Red Rider

Reproduction (copy) 20th century furniture


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I read an article recently in the Age newspaper on copy furniture. I often get asked if I hate the glut of copy furniture that has saturated the Australian market in recent years, with a kind of expectation that I should be a purist. I can honestly say there is a market for everything and you can even put forward a case to say that it actually promotes the visual language of design. Antiques always lived side by side with repro furniture and now a new generation see 20th century furniture the same way -some want real some want new. That said real vintage is often cheaper than copies still unlike antiques.

The copies can swamp the market and make the real items less valuable like in the case of Grant Featherston pieces and some of the Hans Wegner designs but purists can usually tell the difference and living with real iconic pieces just has a feel that copies can’t give. Nothing beats telling your friends the piece they admire is genuine.

Not everyone can buy a Fritz Hansen officially licensed series 7 chair but there are a variety of look a likes of varying quality for cheap prices. The only issues I have is with poor quality, we repair lots of these Chinese made copies and are starting to get a handle on which ones seem to be the good and the bad. The worst were a chair that had the seat pad base made out of chipboard off cuts stapled together and was only held together with the reconstituted leather upholstery and lots of Hans Wegner chairs with tenons so short they are unrepairable. Hopefully this will give you some information on what to look for. Some signs of poor build quality we have found that should be avoided are-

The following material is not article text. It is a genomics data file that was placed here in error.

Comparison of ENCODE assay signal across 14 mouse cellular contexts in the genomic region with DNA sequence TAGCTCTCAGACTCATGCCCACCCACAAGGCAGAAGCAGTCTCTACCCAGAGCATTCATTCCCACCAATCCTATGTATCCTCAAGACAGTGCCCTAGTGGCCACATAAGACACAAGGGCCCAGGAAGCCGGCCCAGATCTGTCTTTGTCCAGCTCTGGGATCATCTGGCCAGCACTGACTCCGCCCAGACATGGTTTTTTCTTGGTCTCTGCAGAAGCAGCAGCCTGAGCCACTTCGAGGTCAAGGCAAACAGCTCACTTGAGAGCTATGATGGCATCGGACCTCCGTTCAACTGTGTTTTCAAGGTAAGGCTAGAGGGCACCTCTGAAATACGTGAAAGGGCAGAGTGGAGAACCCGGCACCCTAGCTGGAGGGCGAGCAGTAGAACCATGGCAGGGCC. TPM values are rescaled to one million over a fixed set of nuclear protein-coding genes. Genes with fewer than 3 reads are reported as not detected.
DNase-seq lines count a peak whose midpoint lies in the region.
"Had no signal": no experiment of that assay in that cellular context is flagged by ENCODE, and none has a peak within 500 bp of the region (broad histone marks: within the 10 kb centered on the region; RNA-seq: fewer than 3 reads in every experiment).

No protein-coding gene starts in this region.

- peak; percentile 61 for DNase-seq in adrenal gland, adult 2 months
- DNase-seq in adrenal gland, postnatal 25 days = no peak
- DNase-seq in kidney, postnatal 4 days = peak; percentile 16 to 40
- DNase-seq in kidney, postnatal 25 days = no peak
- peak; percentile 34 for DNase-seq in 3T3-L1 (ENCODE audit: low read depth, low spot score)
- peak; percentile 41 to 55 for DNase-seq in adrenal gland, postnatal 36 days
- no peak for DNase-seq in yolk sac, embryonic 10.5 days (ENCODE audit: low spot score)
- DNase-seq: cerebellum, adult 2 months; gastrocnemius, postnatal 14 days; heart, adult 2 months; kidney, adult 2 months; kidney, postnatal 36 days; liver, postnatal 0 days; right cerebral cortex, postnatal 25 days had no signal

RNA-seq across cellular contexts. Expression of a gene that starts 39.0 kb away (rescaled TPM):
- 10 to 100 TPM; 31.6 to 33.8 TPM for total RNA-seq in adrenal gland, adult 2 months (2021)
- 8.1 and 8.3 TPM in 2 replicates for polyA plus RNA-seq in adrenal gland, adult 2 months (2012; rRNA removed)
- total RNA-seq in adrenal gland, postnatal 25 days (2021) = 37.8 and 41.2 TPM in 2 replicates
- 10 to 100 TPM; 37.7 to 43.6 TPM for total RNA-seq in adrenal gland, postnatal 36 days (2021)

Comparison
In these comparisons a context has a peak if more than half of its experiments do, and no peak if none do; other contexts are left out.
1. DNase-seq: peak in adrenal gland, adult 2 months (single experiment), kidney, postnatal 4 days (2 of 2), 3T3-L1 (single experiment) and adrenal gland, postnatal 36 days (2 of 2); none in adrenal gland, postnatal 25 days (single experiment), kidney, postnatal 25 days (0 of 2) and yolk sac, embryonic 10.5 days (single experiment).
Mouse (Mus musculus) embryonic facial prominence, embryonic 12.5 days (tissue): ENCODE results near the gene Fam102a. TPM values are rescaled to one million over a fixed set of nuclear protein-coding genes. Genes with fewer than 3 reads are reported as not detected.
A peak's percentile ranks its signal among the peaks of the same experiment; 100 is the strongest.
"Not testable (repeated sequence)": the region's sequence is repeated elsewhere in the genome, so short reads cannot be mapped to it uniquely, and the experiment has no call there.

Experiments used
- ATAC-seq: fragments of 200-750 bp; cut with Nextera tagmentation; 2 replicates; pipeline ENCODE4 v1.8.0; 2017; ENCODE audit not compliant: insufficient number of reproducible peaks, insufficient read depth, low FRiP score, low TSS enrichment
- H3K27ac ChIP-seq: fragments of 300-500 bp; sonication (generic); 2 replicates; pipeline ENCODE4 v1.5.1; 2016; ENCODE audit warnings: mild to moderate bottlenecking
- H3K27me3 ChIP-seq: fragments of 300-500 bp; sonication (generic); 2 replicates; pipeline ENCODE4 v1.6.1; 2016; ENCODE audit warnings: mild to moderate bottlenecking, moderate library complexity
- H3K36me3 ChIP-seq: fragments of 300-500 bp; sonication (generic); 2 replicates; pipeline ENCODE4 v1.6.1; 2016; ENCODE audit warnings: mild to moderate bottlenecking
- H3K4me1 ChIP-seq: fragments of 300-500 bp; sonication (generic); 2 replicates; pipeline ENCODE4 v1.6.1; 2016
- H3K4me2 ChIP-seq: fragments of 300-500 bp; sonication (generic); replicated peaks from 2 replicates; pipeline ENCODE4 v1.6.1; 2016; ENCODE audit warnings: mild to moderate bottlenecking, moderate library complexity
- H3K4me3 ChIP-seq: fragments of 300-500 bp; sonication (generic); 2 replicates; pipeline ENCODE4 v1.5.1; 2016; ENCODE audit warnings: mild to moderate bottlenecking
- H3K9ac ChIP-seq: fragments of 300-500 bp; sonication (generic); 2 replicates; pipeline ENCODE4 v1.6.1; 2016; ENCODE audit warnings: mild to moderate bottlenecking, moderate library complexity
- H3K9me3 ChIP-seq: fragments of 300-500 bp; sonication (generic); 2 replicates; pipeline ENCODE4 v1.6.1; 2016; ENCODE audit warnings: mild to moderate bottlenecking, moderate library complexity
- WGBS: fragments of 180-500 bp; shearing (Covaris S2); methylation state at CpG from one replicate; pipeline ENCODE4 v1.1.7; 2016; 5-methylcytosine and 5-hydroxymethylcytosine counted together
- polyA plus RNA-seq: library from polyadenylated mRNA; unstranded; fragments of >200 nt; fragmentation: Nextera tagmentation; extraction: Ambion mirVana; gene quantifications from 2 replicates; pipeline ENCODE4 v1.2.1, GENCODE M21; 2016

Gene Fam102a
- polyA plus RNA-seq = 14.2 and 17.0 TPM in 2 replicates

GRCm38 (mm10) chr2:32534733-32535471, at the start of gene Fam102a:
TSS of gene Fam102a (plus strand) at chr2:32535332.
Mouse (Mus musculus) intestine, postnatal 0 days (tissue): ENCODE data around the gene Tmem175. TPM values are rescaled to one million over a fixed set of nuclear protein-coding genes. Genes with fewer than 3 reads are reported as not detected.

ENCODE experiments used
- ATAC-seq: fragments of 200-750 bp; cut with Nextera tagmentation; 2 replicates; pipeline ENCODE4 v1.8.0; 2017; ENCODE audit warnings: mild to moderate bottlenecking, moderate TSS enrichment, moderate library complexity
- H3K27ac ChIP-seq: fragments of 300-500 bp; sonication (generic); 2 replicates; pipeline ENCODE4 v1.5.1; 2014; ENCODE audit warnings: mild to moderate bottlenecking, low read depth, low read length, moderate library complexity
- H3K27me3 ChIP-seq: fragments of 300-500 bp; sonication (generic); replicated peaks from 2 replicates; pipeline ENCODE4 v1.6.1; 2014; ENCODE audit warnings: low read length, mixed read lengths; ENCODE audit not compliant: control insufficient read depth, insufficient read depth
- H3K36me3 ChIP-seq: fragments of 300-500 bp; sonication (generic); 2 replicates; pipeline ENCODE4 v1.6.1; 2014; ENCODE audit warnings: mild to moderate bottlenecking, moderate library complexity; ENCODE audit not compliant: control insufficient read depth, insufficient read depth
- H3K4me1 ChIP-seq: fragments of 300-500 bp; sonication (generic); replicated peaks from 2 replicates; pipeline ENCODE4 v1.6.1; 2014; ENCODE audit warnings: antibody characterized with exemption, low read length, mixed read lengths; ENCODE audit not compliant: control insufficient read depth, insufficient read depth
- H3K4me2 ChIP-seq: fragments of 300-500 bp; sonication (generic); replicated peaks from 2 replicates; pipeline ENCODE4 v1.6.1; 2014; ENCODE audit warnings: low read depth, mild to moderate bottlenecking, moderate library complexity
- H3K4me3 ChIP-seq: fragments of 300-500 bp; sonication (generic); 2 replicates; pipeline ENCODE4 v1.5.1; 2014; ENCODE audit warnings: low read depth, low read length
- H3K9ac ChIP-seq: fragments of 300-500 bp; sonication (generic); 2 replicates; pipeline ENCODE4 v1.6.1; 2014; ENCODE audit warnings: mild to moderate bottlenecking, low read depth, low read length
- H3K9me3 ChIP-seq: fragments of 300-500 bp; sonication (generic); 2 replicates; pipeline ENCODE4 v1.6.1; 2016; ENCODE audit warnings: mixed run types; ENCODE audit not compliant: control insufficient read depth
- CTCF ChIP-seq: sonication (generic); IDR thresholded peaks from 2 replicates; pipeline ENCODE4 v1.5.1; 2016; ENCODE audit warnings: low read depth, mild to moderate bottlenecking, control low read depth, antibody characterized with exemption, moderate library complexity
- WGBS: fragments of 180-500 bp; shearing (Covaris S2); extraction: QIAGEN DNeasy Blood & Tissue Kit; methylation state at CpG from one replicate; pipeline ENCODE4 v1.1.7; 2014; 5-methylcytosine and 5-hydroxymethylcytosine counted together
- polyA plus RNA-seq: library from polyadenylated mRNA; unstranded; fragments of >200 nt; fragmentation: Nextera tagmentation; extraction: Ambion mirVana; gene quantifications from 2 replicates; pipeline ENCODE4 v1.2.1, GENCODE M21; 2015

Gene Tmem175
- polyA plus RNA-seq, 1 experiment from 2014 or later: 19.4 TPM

Laminated pieces making up legs and larger sections of wood. This shows that they are economising and can be a sign that short tenons and other cheats are likely.

Chairs like series 7 Jacobsens need to be sat in as the cheap ones don’t have enough curve in the backs and plastic Eames chairs can have funny rakes to the seating position.

Look out for leather that is too glossy- this is usually reconstituted leather or vinyl coating over a mash of leather scraps- we sell this as “real leather” in Australia top hide is the real term for proper leather.

Poorly finished timber work that has a thick sprayed finish is usually hiding something.

Cheap upholstery fabrics that are very synthetic looking will pill very quickly so look out for wool ones if possible.

Poor lines, overly thick legs, over stuffed upholstery aren’t quality issues but make a copy harder to enjoy.

Plastic  chairs often crack or separate from their metal bases- buy fibreglass copies if possible.

Copied furniture probably is truer to the ideals of 20th century modernists than having their products licensed and priced to remain exclusive to a few wealthier people. The idea was to get good design to the masses through mass production, unfortunately the copy industry is more than likely exploiting third world labour to meet these ideals.